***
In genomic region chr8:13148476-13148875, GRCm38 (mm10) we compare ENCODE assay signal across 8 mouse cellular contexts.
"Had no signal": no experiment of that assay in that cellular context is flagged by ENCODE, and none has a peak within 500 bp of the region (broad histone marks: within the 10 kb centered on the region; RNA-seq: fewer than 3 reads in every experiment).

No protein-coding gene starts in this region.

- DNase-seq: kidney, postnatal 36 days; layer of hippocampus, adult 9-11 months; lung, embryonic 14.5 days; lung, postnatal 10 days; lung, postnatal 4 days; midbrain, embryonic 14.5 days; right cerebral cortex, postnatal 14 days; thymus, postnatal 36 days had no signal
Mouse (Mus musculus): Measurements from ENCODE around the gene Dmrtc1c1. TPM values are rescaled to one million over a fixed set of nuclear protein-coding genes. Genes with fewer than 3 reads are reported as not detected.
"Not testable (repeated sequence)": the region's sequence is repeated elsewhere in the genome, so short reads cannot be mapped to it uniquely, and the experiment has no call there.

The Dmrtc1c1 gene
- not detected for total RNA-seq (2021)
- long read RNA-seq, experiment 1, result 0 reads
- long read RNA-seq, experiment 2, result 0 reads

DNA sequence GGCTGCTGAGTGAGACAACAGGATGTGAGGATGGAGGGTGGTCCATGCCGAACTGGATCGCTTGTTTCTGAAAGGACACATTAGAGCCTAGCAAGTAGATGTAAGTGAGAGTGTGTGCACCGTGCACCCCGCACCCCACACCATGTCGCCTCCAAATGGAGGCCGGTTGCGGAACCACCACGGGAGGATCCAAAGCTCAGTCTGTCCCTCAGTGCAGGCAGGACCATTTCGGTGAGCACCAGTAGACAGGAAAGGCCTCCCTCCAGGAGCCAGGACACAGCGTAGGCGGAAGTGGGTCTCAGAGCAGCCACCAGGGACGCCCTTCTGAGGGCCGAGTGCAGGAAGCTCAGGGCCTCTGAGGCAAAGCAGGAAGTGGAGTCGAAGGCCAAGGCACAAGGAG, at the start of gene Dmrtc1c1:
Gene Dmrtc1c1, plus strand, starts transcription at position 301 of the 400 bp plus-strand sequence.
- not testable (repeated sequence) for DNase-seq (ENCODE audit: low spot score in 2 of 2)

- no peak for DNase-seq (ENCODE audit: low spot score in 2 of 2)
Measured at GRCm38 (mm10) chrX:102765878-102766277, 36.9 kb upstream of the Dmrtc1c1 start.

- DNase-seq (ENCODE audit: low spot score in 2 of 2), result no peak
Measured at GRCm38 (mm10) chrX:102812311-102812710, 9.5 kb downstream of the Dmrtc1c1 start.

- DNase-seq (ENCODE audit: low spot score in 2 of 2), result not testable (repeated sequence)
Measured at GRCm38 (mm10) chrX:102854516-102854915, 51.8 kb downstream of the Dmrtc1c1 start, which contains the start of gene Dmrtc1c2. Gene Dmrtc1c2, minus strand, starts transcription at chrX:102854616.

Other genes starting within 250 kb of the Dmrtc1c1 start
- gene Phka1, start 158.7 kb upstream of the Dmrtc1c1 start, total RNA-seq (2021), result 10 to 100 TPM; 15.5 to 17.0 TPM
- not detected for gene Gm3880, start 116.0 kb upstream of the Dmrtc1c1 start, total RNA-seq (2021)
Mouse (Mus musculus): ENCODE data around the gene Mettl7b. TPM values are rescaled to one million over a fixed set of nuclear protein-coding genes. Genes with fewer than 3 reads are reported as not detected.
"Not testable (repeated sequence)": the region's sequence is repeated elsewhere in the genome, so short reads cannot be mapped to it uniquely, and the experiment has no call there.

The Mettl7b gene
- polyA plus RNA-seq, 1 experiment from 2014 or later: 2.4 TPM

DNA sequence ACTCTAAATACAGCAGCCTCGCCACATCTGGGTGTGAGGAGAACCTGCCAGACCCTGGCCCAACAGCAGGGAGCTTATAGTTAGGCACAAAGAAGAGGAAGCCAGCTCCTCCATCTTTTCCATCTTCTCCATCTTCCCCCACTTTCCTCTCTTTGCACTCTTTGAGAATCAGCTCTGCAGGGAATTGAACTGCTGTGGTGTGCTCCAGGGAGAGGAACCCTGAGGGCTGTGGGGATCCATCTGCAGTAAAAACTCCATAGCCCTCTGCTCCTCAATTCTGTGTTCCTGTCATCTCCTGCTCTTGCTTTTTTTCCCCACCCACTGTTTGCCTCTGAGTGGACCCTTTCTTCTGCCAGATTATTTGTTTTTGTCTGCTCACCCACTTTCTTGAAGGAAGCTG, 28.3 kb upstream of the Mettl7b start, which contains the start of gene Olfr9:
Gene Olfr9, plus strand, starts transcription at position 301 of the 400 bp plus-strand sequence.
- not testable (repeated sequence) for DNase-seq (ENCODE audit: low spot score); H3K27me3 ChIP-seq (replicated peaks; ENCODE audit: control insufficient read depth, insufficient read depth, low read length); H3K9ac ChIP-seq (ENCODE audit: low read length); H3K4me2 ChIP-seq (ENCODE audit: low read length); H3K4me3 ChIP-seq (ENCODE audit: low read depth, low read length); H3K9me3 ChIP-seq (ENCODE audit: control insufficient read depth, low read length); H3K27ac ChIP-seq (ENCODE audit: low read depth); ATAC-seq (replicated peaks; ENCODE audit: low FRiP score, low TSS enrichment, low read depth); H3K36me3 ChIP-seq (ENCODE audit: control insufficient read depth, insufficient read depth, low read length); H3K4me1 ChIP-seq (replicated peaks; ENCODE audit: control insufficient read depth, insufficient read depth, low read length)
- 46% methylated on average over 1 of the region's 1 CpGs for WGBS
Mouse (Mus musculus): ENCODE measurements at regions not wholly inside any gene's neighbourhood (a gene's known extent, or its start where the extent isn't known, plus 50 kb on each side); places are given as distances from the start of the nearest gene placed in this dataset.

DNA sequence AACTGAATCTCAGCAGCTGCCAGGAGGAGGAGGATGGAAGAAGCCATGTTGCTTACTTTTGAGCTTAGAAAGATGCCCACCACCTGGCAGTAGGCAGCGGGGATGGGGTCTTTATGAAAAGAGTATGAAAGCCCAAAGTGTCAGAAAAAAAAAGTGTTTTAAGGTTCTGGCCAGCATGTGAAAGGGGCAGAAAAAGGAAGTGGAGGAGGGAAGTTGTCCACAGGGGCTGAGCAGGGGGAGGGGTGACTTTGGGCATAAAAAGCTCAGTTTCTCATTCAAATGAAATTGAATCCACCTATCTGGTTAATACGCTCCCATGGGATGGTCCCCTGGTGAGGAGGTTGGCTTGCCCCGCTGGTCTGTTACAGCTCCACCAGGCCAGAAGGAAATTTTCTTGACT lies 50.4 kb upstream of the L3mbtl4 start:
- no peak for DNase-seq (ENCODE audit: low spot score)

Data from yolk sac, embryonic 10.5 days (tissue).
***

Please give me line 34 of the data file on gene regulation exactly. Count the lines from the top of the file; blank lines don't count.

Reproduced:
Data from yolk sac, embryonic 10.5 days (tissue).